Human Rights Explained
Fact sheet 5:The International Bill of Rights
After the end of World War II a series of conventions and declarations began to articulate universal human rights.
A convention (sometimes called a covenant) is a binding treaty, coming into force upon ratification by a certain number of States. Article 26 of the Vienna Convention on the Law of Treaties provides that: ‘Every treaty in force is binding upon the parties to it and must be performed by them in good faith’.
A declaration is not legally binding but carries moral weight because it is adopted by the international community.
The United Nations was established, partly to continue the work of the dissolved League of Nations, in response to proposals for the creation of a new world body to monitor relations between States.
The United Nations is an international organisation representing the body of
States, established according to the United Nations Charter in
1945.1 One of the purposes of the
United Nations is to promote and encourage respect for human rights through
There are currently one hundred and ninety two member States. Each has one vote in the United Nation’s parliament, the General Assembly [http://www.un.org/ga/].
What is known as the International Bill of Human Rights is made up of:
- Universal Declaration of Human Rights (1948)
- International Covenant on Civil and Political Rights (1966)
- International Covenant on Economic, Social and Cultural Rights (1966)
- Optional Protocol to the International Covenant on Civil and Political Rights
- Optional Protocol to the International Covenant on Economic, Social and
Universal Declaration of Human Rights (UDHR)
In 1948 the United Nations General Assembly adopted the UDHR. This was the first time that countries agreed on a comprehensive statement of inalienable human rights. The UDHR is not a treaty, so it does not directly create legal obligations for States. The Declaration has however, had a profound influence on the development of international human rights law. It is argued that because States have constantly invoked the Declaration over more than 50 years, it has become binding as a part of customary international law.2
On the same day that it adopted the UDHR, the United Nations General Assembly asked its Commission on Human Rights to draft a covenant on human rights, which could become a binding treaty. After six years of drafting and debate, in 1952 the General Assembly requested that the Commission on Human Rights draft two covenants rather than one. The covenants, International Covenant on Civil and Political Rights and the International Covenant on Economic, Social and Cultural Rights were opened for signature in 1966 and entered into force in 1976.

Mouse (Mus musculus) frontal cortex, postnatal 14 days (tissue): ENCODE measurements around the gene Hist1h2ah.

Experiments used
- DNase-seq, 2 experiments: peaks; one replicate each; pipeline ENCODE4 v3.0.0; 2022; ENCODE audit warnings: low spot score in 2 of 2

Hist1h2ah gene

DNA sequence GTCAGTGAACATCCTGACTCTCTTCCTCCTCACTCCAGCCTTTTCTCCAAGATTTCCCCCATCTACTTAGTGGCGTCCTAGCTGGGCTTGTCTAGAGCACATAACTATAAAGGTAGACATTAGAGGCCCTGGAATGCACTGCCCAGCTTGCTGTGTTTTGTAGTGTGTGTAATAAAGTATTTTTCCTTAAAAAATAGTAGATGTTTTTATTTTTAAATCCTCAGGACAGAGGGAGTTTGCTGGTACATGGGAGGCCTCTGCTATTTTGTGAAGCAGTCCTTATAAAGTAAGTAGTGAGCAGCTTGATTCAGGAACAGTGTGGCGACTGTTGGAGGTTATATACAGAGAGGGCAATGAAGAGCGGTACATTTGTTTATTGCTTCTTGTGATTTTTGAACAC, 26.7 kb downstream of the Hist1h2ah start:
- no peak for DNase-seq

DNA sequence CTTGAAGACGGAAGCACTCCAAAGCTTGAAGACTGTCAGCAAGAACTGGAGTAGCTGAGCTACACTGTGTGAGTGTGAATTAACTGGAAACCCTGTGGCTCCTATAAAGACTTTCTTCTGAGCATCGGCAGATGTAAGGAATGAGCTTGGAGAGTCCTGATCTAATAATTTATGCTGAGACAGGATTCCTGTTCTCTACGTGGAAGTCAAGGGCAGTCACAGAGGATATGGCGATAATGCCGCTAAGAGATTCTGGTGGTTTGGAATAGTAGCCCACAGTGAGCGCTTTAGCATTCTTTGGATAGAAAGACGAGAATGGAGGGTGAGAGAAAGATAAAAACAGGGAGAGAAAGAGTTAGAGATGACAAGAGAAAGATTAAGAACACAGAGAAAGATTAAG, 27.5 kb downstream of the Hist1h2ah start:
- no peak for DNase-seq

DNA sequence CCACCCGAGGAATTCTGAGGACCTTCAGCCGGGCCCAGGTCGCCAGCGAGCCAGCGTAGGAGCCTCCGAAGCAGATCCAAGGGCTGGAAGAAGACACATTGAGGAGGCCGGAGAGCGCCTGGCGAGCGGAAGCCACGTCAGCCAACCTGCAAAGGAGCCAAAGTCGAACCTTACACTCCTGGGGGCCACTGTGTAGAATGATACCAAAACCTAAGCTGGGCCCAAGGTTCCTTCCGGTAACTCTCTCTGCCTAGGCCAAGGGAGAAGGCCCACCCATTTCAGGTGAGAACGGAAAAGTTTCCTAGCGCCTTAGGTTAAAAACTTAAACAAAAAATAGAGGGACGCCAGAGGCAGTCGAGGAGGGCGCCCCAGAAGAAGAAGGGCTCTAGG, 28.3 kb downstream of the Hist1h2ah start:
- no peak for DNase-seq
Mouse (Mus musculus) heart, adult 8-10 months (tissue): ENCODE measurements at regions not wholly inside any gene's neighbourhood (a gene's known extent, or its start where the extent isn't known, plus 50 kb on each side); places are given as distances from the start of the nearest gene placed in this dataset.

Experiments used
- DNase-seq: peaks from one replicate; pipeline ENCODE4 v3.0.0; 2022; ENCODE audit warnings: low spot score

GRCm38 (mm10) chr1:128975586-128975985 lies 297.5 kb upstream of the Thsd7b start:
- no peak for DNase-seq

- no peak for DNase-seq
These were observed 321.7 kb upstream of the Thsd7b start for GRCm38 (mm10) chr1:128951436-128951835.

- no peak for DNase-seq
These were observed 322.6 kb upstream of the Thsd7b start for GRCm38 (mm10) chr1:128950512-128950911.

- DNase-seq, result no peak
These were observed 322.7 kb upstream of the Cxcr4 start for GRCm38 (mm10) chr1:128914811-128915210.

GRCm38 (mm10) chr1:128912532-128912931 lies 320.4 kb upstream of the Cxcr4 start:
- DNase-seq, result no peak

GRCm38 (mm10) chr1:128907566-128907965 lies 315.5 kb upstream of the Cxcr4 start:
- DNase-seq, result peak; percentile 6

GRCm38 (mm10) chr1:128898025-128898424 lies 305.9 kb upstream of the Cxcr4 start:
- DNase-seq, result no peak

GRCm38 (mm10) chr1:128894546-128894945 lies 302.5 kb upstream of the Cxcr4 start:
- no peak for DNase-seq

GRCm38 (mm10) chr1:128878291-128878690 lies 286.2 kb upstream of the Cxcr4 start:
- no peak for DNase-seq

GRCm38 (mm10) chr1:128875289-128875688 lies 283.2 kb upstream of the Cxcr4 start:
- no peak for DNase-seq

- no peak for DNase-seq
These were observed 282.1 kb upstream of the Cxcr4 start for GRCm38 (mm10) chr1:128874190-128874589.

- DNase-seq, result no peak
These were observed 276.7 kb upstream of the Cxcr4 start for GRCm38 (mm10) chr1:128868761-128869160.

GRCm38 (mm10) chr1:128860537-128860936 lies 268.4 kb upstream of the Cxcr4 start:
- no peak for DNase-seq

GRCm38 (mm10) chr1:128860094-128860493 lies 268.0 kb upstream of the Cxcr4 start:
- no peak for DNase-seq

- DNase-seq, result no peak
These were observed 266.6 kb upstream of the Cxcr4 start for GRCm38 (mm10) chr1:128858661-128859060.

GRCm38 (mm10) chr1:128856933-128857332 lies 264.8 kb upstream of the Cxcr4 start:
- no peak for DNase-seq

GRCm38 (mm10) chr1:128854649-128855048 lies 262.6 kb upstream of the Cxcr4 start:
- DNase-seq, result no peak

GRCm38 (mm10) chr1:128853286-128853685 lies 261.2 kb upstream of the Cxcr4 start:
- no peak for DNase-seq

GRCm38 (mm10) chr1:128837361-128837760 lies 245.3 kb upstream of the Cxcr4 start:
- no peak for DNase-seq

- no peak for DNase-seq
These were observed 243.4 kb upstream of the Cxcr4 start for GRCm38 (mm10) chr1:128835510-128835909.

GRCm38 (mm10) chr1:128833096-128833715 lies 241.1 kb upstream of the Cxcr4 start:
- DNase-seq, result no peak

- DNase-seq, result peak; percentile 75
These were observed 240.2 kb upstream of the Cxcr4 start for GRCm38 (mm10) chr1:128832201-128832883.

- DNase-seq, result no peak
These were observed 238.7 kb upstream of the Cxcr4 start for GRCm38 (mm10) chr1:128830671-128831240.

For the rules on treaties coming into force go to: http://untreaty.un.org/ola-internet/Assistance/handbook_eng/chapter4.htm
International Covenant on Civil and Political Rights 1966
Civil and political rights include the right to freedom of conscience and religion, the right to be free from torture, and the right to a fair trial.
Most of these rights are not absolute. Instead they are subject to reasonable limitations which are created for a legitimate purpose. For example, it may be legitimate to limit a right in order to protect national security, public order or the general welfare of a democratic society.
Some rights, such as the right not to be held in slavery and the right to be free from torture are absolute. Article 4 of the ICCPR identifies absolute (or non-derogable) rights which can not be infringed in any circumstances.
Australia agreed to be bound by the ICCPR on 13 August 1980, subject to certain reservations.3 Article 2(2) of the ICCPR requires Australia to take all necessary legislative and other measures to give effect to the rights in the Convention. The ICCPR is scheduled to the Australian Human Rights Commission Act 1986 (Cth) (the AHRC Act), and the Australian Human Rights Commission is responsible for monitoring Australia’s compliance with the ICCPR. 4
The ICCPR has two Optional Protocols. An optional protocol supplements the original convention with additional obligations.